HALIFAX -- An MBA student accused of drunk driving causing the death of a well-known Halifax bottle collector is now facing an additional negligence charge.

Dennis Patterson, who is in his early 20s, was charged after Wray Hart was killed in January when he was struck and became pinned by a car in the city's south end.

"Nobody deserves to die the way he did, especially him," said Gary "Caesar" Julien, a friend of Hart, outside Halifax provincial court Wednesday.

"It's just not right, what happened."

Crown lawyer Melanie Perry told Judge Theodore Tax Wednesday that an additional charge of criminal negligence causing death had been laid. Patterson also faces charges of dangerous driving causing death and driving with a blood alcohol level over .08 causing death.

His case is scheduled to return to court June 26.

Hart, who was in his early 60s, was a fixture in downtown Halifax, where he could often be seen sitting outside the old library on Spring Garden Road or pushing a shopping cart piled high with recyclables.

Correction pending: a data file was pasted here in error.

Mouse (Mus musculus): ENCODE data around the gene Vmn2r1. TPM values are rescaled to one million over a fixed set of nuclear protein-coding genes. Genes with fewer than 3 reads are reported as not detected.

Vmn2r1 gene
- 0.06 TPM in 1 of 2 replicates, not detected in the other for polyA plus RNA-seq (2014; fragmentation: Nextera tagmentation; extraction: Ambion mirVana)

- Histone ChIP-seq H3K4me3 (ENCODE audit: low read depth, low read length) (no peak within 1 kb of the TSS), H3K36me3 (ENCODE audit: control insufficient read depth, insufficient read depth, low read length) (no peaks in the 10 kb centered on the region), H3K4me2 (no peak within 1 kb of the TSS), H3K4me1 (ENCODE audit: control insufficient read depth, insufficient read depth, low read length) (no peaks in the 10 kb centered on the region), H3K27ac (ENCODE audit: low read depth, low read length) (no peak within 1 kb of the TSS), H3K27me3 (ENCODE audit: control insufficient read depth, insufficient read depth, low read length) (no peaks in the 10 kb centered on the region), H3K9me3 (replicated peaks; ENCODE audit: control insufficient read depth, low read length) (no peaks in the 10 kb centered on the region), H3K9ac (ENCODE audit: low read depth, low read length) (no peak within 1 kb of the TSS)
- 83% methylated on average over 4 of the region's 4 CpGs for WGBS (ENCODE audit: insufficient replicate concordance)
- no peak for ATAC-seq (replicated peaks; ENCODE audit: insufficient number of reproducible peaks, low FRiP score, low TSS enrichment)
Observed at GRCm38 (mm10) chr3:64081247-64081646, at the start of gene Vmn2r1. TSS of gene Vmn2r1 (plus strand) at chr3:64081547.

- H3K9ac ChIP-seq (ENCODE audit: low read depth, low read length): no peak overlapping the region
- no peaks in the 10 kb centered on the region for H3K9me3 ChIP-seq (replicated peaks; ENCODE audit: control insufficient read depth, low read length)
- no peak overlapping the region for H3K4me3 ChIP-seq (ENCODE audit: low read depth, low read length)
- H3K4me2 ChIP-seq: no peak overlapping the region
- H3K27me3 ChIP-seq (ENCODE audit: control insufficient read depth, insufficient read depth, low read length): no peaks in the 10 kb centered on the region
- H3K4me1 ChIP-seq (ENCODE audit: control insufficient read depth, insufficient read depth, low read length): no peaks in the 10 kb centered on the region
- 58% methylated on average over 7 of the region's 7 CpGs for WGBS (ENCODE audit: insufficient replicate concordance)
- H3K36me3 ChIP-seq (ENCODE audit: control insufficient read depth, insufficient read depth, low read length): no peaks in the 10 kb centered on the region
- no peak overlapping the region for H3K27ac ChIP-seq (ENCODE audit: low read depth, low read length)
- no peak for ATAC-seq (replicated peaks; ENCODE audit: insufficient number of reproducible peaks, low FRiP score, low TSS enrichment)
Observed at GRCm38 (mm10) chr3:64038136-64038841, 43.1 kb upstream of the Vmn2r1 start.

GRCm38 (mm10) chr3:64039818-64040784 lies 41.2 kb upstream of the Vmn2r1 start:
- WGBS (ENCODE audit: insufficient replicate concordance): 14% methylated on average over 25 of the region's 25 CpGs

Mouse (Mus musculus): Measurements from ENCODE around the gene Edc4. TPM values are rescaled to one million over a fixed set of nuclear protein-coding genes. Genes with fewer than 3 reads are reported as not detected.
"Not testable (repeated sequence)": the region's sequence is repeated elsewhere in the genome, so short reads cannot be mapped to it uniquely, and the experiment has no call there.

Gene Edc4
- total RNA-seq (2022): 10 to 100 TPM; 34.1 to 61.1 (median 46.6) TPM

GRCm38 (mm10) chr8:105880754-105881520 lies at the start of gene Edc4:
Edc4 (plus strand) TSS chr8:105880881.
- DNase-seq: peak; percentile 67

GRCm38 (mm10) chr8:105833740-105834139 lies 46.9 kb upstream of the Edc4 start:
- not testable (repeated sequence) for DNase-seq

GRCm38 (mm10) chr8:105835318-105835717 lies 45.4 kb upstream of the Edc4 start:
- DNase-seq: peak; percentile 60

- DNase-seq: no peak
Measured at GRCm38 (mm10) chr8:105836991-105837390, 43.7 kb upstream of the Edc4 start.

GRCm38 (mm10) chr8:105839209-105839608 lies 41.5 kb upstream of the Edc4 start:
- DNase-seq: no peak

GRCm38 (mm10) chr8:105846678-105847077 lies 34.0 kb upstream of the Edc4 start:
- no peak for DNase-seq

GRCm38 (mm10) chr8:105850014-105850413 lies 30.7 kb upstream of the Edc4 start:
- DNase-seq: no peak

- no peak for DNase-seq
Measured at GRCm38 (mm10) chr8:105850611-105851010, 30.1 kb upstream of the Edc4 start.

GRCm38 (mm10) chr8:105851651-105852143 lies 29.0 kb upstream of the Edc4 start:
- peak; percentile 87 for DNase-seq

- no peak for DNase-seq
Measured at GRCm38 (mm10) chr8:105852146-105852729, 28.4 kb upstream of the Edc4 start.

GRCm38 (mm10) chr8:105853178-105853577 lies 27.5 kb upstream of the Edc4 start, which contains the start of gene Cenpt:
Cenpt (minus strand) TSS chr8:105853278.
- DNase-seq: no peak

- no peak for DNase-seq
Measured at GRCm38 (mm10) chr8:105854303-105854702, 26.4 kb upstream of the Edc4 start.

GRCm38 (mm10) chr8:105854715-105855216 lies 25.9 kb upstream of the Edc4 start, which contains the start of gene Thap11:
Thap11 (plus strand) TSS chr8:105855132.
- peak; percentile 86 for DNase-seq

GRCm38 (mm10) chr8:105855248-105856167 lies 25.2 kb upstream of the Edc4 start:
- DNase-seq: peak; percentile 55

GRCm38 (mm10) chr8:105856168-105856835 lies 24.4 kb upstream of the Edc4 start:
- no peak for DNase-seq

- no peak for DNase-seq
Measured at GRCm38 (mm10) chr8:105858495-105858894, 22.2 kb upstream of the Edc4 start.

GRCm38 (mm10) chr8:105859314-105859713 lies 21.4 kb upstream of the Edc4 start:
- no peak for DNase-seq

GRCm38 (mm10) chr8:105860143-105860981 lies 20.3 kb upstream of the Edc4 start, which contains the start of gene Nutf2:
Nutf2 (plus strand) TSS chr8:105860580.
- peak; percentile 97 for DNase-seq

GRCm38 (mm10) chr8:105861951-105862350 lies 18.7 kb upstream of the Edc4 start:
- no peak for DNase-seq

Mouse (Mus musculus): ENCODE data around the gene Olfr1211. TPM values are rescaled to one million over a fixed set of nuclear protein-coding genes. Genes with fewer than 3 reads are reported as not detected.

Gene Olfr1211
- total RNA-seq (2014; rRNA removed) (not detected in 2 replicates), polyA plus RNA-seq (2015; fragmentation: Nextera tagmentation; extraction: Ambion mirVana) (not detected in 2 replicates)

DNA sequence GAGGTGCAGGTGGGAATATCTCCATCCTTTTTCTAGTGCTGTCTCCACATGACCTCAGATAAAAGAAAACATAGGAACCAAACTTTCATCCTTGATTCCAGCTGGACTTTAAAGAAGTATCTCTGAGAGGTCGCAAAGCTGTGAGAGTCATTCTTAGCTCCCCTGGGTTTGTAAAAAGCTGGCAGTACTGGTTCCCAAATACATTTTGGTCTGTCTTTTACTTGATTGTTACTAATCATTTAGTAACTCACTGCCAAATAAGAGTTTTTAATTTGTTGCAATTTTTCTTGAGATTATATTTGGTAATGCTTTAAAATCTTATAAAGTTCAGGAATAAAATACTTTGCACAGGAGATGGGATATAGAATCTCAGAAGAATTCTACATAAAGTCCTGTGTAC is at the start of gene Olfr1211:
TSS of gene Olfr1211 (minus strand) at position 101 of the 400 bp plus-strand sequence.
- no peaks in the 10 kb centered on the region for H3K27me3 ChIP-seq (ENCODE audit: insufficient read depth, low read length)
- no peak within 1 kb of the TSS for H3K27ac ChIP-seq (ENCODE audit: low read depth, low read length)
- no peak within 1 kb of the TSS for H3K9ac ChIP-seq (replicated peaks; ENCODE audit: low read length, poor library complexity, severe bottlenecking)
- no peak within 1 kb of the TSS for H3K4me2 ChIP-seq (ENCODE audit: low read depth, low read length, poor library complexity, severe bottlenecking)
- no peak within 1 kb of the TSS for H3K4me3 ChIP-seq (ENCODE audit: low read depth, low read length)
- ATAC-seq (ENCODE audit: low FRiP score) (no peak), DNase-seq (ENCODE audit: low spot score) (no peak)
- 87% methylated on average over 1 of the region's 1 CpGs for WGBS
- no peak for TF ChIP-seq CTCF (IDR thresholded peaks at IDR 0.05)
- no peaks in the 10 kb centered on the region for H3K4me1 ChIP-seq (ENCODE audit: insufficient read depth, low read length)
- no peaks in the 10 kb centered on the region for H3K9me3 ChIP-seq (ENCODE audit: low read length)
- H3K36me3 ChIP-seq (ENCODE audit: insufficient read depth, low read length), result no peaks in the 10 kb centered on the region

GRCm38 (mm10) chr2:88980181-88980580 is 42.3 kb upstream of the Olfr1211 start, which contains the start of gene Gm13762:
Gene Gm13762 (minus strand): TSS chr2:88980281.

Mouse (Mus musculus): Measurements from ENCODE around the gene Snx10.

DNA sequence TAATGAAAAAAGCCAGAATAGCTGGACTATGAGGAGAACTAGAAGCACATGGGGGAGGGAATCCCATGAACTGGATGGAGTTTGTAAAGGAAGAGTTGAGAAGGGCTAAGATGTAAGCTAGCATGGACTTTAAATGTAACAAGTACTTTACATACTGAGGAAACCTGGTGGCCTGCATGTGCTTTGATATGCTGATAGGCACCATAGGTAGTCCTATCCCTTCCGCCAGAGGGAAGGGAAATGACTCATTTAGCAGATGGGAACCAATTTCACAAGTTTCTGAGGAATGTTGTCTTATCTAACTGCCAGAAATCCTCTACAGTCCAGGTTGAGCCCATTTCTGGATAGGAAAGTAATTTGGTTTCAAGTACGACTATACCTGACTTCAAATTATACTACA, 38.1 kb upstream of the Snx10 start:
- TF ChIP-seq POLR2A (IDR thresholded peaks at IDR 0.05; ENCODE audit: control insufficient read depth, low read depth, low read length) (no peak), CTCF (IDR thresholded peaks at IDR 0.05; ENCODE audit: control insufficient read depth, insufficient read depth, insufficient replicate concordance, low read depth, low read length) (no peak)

His son, Anthony Wray Hart, choked back tears as he told reporters Wednesday that his father was incredibly generous and helped many people get off the street.

"I even watched him take the jacket off his own back and give it to someone else to keep them warm," said Anthony Hart, standing next to other emotional friends and family of his father. "He was always there to talk to."

Robert O'Neill said Wray Hart was a "father figure" to many in the community.

"He absorbed everything around in and relayed it in a way that gave you hope," said O'Neill, a friend of Hart's.

"Even if he couldn't spare a cigarette or he wasn't even around to speak to you, when you thought of him, it gave you a strength... He was a beacon of (empathy)."

There was an outpouring of support for Wray Hart after his death, with almost $9,000 raised through a GoFundMe campaign for his funeral arrangements.

More than 100 people gathered to remember Hart at a funeral service in February.

The GoFundMe page said Hart had been homeless for many years and often slept on a Queen Street bench, but was not homeless at the time of his death.